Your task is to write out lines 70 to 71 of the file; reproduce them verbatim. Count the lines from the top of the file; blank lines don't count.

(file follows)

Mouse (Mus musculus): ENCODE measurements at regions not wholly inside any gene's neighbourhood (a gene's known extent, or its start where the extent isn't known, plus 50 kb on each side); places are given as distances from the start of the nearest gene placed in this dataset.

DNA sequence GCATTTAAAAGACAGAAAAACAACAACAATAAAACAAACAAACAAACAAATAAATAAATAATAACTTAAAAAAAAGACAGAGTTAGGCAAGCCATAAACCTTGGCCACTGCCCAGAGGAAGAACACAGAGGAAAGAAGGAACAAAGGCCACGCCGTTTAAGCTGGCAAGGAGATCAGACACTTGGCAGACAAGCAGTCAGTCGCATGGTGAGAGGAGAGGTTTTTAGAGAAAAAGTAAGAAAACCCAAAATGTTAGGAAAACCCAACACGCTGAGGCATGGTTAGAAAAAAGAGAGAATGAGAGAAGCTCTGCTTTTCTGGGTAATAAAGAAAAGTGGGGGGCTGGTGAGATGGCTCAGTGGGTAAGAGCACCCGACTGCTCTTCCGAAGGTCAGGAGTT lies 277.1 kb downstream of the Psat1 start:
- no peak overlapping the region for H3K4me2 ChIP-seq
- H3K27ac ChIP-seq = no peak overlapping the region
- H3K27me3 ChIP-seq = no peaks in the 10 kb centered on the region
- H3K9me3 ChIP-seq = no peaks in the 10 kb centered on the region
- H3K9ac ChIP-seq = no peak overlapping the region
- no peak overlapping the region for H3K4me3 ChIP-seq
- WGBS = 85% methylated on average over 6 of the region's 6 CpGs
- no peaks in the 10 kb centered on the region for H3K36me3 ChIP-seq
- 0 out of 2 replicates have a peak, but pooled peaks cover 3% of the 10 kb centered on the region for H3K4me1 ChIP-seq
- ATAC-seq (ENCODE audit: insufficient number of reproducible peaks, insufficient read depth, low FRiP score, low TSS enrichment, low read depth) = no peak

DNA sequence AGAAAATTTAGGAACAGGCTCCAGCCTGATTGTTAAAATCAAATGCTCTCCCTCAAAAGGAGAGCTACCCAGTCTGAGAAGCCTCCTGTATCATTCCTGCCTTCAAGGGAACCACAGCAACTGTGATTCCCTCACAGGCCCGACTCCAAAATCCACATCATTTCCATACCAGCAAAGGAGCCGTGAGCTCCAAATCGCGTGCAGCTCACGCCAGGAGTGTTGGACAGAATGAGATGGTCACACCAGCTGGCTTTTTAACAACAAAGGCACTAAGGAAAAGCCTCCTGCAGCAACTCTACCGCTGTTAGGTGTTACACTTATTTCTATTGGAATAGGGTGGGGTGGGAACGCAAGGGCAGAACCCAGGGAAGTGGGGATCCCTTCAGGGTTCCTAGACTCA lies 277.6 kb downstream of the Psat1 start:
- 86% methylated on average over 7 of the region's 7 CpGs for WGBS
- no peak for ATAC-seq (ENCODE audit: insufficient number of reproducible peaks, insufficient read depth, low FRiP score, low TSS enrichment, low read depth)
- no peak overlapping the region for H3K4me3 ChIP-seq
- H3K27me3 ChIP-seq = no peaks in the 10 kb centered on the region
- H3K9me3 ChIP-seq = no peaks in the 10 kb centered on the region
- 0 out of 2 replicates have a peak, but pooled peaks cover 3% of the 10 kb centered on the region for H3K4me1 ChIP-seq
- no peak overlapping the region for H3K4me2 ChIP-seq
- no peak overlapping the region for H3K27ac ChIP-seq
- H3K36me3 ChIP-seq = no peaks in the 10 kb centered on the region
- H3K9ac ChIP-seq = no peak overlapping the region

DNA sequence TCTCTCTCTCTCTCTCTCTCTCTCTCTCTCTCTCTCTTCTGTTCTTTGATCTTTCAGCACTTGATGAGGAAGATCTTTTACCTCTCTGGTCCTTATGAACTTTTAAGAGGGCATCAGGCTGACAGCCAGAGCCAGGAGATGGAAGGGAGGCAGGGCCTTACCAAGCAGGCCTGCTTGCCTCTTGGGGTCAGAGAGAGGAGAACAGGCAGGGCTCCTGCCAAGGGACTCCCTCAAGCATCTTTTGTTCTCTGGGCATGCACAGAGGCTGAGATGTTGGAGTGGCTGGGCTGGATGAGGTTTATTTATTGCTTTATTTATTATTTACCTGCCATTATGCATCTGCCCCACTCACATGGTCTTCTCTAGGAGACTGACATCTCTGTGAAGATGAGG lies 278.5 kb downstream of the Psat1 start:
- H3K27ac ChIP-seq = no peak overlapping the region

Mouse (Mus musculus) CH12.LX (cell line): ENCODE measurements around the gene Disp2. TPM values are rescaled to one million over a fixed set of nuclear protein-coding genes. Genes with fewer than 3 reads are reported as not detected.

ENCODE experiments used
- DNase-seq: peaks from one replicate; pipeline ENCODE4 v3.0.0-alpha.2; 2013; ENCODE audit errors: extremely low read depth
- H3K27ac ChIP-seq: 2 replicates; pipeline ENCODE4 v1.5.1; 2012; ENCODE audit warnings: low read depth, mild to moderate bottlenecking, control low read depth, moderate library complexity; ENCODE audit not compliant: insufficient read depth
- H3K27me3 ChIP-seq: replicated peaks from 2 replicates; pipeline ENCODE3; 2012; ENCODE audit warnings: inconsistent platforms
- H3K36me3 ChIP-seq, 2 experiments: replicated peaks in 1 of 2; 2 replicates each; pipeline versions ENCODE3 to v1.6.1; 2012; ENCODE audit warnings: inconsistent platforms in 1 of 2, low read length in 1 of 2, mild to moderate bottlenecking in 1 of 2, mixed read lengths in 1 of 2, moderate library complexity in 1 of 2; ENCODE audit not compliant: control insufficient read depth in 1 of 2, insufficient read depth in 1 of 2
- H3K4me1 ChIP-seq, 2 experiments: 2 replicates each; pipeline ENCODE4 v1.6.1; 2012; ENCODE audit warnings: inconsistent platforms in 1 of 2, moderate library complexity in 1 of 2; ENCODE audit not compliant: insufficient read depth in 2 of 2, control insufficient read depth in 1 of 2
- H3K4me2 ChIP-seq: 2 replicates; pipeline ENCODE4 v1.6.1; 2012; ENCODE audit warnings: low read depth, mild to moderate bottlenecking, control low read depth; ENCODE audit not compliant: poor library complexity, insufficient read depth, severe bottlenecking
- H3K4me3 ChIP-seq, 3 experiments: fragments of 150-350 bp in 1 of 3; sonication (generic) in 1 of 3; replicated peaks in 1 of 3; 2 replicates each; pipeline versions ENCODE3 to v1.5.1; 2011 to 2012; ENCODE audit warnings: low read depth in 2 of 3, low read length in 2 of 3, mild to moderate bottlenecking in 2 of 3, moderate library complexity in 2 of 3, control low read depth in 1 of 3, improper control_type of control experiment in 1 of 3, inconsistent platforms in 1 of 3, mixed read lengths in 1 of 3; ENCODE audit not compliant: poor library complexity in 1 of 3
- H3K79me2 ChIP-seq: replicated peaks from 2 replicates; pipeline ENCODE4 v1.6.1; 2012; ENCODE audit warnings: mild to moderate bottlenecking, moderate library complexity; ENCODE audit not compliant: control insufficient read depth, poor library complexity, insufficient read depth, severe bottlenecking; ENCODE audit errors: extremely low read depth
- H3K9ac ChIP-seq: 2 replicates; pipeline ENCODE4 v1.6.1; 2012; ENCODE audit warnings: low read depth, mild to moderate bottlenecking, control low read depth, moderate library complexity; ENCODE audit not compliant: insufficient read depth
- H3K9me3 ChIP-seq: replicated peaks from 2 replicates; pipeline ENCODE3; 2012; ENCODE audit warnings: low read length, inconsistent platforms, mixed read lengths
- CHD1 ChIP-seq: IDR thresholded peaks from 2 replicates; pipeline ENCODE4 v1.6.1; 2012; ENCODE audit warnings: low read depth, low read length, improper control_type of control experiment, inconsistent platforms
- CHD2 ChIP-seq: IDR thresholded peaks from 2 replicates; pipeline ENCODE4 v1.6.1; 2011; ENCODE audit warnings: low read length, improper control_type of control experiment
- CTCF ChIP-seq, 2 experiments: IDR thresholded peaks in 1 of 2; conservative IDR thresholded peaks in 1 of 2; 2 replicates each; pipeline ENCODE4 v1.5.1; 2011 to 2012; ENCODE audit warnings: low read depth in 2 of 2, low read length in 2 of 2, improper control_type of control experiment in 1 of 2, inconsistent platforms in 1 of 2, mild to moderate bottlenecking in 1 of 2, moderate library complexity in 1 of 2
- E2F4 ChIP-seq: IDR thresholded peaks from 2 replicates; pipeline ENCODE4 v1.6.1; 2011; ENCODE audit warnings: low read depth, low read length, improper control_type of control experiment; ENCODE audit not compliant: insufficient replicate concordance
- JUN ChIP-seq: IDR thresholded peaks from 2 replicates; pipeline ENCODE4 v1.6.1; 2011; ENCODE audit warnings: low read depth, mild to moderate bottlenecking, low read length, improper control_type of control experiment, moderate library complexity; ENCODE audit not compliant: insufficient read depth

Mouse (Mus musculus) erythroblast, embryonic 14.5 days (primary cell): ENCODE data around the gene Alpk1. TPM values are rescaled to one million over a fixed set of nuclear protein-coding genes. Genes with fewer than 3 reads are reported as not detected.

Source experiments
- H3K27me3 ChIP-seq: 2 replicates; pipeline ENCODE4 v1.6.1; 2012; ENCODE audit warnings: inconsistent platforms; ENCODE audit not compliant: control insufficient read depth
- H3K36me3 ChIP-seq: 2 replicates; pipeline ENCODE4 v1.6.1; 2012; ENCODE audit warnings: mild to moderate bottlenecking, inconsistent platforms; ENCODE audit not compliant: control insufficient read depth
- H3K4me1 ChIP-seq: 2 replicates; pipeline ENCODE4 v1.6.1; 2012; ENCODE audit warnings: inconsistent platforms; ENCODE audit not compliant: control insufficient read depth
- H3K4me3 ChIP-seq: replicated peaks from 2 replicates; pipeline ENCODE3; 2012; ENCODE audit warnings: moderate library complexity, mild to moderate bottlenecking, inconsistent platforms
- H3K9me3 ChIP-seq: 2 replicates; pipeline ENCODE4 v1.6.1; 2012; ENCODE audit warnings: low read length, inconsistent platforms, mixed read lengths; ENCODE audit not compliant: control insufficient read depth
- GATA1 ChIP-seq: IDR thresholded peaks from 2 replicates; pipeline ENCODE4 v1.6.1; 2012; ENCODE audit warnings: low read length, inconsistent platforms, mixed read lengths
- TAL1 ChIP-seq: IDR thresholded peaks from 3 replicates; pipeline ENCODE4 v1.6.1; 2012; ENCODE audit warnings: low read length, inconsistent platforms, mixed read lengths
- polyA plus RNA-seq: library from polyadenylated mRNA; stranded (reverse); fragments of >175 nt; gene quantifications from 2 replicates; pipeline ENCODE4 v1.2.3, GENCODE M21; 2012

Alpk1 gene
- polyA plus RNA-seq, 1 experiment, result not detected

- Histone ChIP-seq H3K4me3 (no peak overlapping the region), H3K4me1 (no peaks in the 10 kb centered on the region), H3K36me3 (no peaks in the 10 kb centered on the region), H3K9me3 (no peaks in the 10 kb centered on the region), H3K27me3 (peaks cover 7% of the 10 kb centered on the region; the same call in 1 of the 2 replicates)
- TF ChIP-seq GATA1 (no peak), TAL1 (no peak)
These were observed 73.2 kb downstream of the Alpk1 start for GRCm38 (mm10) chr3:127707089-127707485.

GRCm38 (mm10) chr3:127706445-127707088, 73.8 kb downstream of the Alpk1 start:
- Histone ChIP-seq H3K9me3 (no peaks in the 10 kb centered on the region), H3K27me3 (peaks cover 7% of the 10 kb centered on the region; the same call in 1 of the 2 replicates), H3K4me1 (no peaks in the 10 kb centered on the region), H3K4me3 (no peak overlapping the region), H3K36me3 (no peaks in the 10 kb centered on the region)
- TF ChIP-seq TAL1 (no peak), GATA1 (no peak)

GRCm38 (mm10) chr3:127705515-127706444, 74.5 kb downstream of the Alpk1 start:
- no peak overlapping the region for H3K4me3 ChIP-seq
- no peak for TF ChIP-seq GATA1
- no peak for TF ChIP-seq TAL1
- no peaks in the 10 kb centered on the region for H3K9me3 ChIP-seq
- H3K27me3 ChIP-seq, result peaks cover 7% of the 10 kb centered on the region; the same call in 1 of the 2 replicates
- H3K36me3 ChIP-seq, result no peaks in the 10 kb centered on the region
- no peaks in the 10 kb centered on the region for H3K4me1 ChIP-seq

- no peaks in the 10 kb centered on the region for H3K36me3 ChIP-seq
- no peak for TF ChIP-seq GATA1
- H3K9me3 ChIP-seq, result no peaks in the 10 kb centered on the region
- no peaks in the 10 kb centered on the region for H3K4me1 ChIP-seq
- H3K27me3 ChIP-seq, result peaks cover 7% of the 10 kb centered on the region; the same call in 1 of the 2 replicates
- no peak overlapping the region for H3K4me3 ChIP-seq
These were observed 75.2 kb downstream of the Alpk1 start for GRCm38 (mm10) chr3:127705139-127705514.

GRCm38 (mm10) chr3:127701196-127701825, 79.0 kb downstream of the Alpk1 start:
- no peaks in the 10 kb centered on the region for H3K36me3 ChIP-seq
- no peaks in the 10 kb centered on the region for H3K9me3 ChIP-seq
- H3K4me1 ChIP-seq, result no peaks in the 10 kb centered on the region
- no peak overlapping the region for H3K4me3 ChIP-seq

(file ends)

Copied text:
- no peak for TF ChIP-seq GATA1
- H3K9me3 ChIP-seq, result no peaks in the 10 kb centered on the region